Cell culture

Human ESCC cell lines Eca109 and TE-1 were purchased from the Shanghai Institute of Biochemistry and Cell Biology (Shanghai, China). Cells were maintained in RPMI1640 (Invitrogen) supplemented with 10% fetal bovine serum (Invitrogen), 100 U/ml penicillin and 100 μg/ml streptomycin, within a humidified atmosphere containing 5% CO2 at 37°C.

Immunohistochemistry

We used primary ESCC tissues near the margin of the tumor and match normal tissues to asses PRAF3 expression. Sections (5 μm) of the specimens were incubated with goat anti-human PRAF3 antibody (Santa Cruz) overnight at 4°C, followed by incubation with horseradish peroxidase-conjugated donkey anti-goat antibody (Santa Cruz) for 1 hr at 37°C. Immunodetection was performed with the EnVision™ Kit (Dako), using diaminobenzidine as the chromogen. All slides were evaluated independently by two pathologists (ZJG. and JZ.) without prior knowledge of the clinical information of the patients. The expression of PRAF3 was considered positive if staining intensity was moderate or strong and the percentage of positively stained cancer cells were > 10%.

Construction of recombinant adenovirus Ad.PRAF3 and cell infection

Recombinant adenovirus expressing human PRAF3 was constructed using the AdEasy system (Stategene). Human PRAF3 gene was amplified and ligated into pShuttleCMV plasmid. Ad.PRAF3 and Ad.Null were propagated in HEK293 cells and purified using BD Adeno-X™ virus purification kit (BD Biosciences). The activities of adenovirus were determined by plaque assay using BD Adeno-X™ rapid titer kit (BD Biosciences) according to the manufacturer's instruction. Cells from ESCC cell lines were infected with Ad.PRAF3 (or Ad.Null) at a MOI of 100 for 12 hr at 37°C, where the percentage of infected cells were 84.7% and 79.3% as detected by Ad.GFP in Eca109 and TE-1, respectively.

Quantitative reverse transcription polymerase chain reaction (qRT-PCR)

Total RNA was extracted from 100 mg tissues or 1 × 105 cells using the RNeasy RNA Mini Kit (Qiagen). First strand cDNA was synthesized using POWERSCRIPT reverse transcriptase (Clontech). The following gene-specific primer pairs were used for quantitative PCR:

PRAF3: Forward, 5'- TCATGTTGGCGAGCTATTTCC -3';

Reverse, 5'- GGTTCCGAAGTCTCAACGATG-3'.

GAPDH: Forward, 5'- GCTGAGTATGTCGTGGAGTC -3';

Reverse, 5'- AGTTGGTGGTGCAGGATGC -3'.

PCR was performed using a Fast Start Master SYBR Green Kit (Roche) on a LightCycler (Roche). The expression level of target gene mRNA was analyzed using RealQuant software (Roche) and normalized to that of GAPDH mRNA.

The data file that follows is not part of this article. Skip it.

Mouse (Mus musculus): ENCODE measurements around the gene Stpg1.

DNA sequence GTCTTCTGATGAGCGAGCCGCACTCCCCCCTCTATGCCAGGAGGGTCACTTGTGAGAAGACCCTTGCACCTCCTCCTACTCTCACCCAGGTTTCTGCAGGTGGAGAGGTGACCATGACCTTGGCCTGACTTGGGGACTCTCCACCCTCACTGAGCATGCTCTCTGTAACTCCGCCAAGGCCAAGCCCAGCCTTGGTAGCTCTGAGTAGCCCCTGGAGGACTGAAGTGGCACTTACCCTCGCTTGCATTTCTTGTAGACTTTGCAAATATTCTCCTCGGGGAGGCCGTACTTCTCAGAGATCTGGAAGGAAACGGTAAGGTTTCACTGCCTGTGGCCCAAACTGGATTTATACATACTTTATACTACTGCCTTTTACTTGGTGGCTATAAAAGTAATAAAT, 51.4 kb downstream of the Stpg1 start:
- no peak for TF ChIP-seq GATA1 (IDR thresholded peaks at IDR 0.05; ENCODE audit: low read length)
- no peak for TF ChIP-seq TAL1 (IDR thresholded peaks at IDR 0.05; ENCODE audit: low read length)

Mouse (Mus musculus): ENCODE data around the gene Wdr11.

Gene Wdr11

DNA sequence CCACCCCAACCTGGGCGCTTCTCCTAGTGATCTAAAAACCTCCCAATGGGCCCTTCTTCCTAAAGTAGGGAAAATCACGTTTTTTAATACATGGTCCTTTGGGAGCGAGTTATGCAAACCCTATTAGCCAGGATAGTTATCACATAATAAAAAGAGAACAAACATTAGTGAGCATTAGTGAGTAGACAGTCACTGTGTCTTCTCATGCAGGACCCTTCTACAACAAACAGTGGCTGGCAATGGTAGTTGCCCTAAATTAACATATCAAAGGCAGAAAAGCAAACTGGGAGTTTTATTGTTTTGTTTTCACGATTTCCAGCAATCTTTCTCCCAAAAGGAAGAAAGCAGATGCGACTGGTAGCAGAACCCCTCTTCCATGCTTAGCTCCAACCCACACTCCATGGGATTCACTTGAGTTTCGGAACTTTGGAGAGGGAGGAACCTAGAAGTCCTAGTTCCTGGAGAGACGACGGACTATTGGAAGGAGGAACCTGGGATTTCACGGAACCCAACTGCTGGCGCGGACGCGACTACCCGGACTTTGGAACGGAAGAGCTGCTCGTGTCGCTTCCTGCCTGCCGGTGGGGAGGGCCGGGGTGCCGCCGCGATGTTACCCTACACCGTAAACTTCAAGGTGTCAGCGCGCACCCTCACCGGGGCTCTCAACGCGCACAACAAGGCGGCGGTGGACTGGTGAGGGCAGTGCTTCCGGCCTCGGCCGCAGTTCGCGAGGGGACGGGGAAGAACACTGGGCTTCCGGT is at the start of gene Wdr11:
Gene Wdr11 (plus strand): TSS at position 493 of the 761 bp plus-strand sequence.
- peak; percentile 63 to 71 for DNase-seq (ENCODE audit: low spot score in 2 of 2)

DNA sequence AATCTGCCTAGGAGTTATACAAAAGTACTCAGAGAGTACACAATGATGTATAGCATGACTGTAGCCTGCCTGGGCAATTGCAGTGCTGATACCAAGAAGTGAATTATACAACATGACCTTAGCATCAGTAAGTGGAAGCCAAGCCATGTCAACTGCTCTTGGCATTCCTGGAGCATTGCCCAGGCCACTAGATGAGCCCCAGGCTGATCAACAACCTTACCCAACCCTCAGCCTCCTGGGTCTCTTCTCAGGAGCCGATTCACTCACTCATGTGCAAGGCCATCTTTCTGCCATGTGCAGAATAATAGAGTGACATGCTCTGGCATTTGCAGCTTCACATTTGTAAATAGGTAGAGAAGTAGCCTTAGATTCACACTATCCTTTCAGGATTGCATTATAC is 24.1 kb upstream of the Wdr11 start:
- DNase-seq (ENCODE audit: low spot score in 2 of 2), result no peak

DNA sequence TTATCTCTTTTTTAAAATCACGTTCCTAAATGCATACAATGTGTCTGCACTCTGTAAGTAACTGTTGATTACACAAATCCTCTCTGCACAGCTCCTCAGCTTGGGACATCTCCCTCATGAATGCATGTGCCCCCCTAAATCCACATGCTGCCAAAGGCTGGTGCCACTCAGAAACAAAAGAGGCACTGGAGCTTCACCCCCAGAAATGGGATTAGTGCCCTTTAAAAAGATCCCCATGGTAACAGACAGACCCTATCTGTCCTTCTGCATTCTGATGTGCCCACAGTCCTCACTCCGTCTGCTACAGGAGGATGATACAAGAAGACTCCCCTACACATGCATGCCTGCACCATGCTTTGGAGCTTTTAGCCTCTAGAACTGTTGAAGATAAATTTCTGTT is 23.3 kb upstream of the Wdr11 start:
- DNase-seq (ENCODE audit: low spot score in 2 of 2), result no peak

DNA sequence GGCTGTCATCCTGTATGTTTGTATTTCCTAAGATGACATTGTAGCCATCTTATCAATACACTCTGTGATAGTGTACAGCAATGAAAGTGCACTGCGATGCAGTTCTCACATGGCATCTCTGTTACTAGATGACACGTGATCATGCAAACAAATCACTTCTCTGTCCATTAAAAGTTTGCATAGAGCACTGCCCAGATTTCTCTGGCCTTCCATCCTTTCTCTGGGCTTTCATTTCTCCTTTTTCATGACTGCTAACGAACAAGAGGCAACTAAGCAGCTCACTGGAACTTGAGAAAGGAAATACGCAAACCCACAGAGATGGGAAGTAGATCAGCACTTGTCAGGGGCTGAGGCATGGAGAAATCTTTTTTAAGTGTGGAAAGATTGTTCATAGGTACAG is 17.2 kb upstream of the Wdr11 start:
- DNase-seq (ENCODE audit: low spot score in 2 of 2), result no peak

Cell lysis and western blot

For preparation of membrane and cytoplasmic protein samples, the tissue or cell samples were harvested in hypotonic lysis buffer (10 mM Tris-HCl, pH 7.5, 10 mM NaCl, 0.2 mM EDTA, 1 mM DTT) supplemented with inhibitors (25 mM b glycerol-phosphate, 25 mM NaF, 1 mM Na3VO4, 1 mM PMSF, 1 mM benzamidine,). Cell lysates were prepared by Dounce homogenisation and centrifuged at 500 g for 5 min to eliminate nuclei and debris. The supernatant was subjected to ultracentrifugation at 20,000 g for 60 min using the TLA-100.2 fixed angle rotor in Optima TL-100 ultracentrifuge (Beckman). The supernatant (cytoplasm) was adjusted to 100 mM NaCl and 0.5% Nonidet P-40. The membrane pellet was resolubilised in NETN buffer (50 mM Tris-HCl, pH 7.5, 100 mM NaCl, 200 mM EDTA, 0.5% Nonidet P-40, 1 mM DTT, supplemented with inhibitors).

Equal amounts of protein (50 μg) were separated by 10% SDS PAGE and then transferred to nitrocellulose membranes (NY) by electroblotting. The membranes were blocked with 5% BSA in TBST (10 mM Tris-HCl, pH 8.0, 150 mM NaCl, and 0.05% Tween 20) for 1 hr, and then incubated with mouse anti-human specific antibodies overnight at 4°C before subsequent incubation with horseradish peroxidase-conjugated goat anti-mouse antibody (BD Biosciences) for 1 hr at 37°C. Protein was visualized using enhanced chemiluminescence reagent (Santa Cruz). The expression level of target protein was analyzed using LabWork 4.0 program (UVP) and normalized to that of β-actin protein.

Zymography analysis

The activity of MMP-2 and MMP-9 was detected by zymography analysis. The supernatants of ESCC cells (1.0 × 106) were mixed with sample buffer (10 mM Tris-HCl, pH 7.5, 10 mM NaCl, 0.2 mM EDTA) without reducing agent or heating. The sample was loaded into a gelatin (1 mg/ml) containing SDS-polyacrylamide gel and separated by PAGE. Then, the gel was washed with 2.5% TritonX-100 to remove SDS, rinsed with 50 mM Tris-HCl, pH 7.5, and subsequently incubated overnight at room temperature with the developing buffer (50 mM Tris-HCl, pH 7.5, 5 mM CaCl2,1 mM ZnCl2, 0.02% thimerosal, 1% Triton X-100). The zymographic activities were revealed by LabWork 4.0 program after staining with 1% Coomassie Blue.

Apoptosis assay

Cell apoptosis was analyzed by annexin V-FITC assay. Briefly, cells were treated with RNase A (50 mg/ml) for 30 min at 37°C and then stained with annexin V-FITC and propidium iodide using the ANNEXIN V-FITC Kit (Beckman) according to the manufacturer's protocol and subjected to flow cytometric analysis. Viable cells were unstained by annexin V or propidium iodide, early apoptotic cells were stained by annexin V but not propidium iodide, and late apoptotic cells were stained by annexin V and propidium iodide.

Caspases activity assay

ApoAlert caspase fluorescent and colorimetric assays (BD Biosciences) were used to measure the activity of caspase-8 and caspase-9. Cells (1.0 × 106) were collected and lysed in ice-cold buffer by homogenating. Caspase activity in the supernatant was determined by cleavage of the specific chromophore-conjugated substrates. The substrate peptides of caspase-8 (IETD) and caspase-9 (LEHD) were conjugated to p-nitroaniline (p-NA), and 7-amino-4-methyl coumarin (AMC), respectively. Caspase-8 activity was determined by absorbance of p-NA at 405 nm in a microplate reader. The release of AMC for caspase-9 was measured by quantifying fluorescent intensity in a fluorescence spectrophotometer.